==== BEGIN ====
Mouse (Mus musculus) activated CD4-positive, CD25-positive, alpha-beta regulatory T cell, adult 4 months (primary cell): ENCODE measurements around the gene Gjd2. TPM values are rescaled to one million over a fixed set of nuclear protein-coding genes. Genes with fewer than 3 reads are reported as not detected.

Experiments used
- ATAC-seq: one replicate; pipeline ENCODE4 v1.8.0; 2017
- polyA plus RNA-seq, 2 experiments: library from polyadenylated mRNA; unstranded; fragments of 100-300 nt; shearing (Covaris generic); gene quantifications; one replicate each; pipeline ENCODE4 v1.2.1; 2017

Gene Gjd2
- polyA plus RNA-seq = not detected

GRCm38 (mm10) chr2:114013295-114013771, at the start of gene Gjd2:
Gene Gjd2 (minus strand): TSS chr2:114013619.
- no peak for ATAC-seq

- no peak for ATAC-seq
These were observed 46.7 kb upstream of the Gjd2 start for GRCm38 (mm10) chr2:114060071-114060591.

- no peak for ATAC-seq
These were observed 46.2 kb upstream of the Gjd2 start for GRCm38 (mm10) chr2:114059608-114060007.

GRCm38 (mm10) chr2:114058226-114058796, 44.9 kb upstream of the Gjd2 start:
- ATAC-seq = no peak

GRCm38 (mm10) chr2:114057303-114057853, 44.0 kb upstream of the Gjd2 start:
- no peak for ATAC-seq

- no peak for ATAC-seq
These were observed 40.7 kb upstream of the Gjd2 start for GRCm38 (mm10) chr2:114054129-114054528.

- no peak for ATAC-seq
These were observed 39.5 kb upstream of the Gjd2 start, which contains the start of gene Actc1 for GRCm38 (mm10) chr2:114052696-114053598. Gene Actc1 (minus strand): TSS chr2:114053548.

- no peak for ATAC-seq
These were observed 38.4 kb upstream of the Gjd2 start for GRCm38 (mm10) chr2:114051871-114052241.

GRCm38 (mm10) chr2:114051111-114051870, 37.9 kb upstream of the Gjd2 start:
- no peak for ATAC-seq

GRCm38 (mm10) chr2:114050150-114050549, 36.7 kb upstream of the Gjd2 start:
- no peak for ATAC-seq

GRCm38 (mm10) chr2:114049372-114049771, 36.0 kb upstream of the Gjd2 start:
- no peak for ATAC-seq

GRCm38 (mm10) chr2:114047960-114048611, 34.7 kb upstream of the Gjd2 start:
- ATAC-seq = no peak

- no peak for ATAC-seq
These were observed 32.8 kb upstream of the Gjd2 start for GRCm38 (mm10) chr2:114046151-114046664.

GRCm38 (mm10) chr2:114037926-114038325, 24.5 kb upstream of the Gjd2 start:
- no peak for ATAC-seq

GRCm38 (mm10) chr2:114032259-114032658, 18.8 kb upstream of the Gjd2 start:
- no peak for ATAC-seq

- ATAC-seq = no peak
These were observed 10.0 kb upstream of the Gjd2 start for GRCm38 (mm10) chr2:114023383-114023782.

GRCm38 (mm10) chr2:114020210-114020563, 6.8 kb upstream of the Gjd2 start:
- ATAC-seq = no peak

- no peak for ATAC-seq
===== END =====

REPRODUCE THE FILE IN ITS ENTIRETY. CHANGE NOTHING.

Mouse (Mus musculus) activated CD4-positive, CD25-positive, alpha-beta regulatory T cell, adult 4 months (primary cell): ENCODE measurements around the gene Gjd2. TPM values are rescaled to one million over a fixed set of nuclear protein-coding genes. Genes with fewer than 3 reads are reported as not detected.

Experiments used
- ATAC-seq: one replicate; pipeline ENCODE4 v1.8.0; 2017
- polyA plus RNA-seq, 2 experiments: library from polyadenylated mRNA; unstranded; fragments of 100-300 nt; shearing (Covaris generic); gene quantifications; one replicate each; pipeline ENCODE4 v1.2.1; 2017

Gene Gjd2
- polyA plus RNA-seq = not detected

GRCm38 (mm10) chr2:114013295-114013771, at the start of gene Gjd2:
Gene Gjd2 (minus strand): TSS chr2:114013619.
- no peak for ATAC-seq

- no peak for ATAC-seq
These were observed 46.7 kb upstream of the Gjd2 start for GRCm38 (mm10) chr2:114060071-114060591.

- no peak for ATAC-seq
These were observed 46.2 kb upstream of the Gjd2 start for GRCm38 (mm10) chr2:114059608-114060007.

GRCm38 (mm10) chr2:114058226-114058796, 44.9 kb upstream of the Gjd2 start:
- ATAC-seq = no peak

GRCm38 (mm10) chr2:114057303-114057853, 44.0 kb upstream of the Gjd2 start:
- no peak for ATAC-seq

- no peak for ATAC-seq
These were observed 40.7 kb upstream of the Gjd2 start for GRCm38 (mm10) chr2:114054129-114054528.

- no peak for ATAC-seq
These were observed 39.5 kb upstream of the Gjd2 start, which contains the start of gene Actc1 for GRCm38 (mm10) chr2:114052696-114053598. Gene Actc1 (minus strand): TSS chr2:114053548.

- no peak for ATAC-seq
These were observed 38.4 kb upstream of the Gjd2 start for GRCm38 (mm10) chr2:114051871-114052241.

GRCm38 (mm10) chr2:114051111-114051870, 37.9 kb upstream of the Gjd2 start:
- no peak for ATAC-seq

GRCm38 (mm10) chr2:114050150-114050549, 36.7 kb upstream of the Gjd2 start:
- no peak for ATAC-seq

GRCm38 (mm10) chr2:114049372-114049771, 36.0 kb upstream of the Gjd2 start:
- no peak for ATAC-seq

GRCm38 (mm10) chr2:114047960-114048611, 34.7 kb upstream of the Gjd2 start:
- ATAC-seq = no peak

- no peak for ATAC-seq
These were observed 32.8 kb upstream of the Gjd2 start for GRCm38 (mm10) chr2:114046151-114046664.

GRCm38 (mm10) chr2:114037926-114038325, 24.5 kb upstream of the Gjd2 start:
- no peak for ATAC-seq

GRCm38 (mm10) chr2:114032259-114032658, 18.8 kb upstream of the Gjd2 start:
- no peak for ATAC-seq

- ATAC-seq = no peak
These were observed 10.0 kb upstream of the Gjd2 start for GRCm38 (mm10) chr2:114023383-114023782.

GRCm38 (mm10) chr2:114020210-114020563, 6.8 kb upstream of the Gjd2 start:
- ATAC-seq = no peak

- no peak for ATAC-seq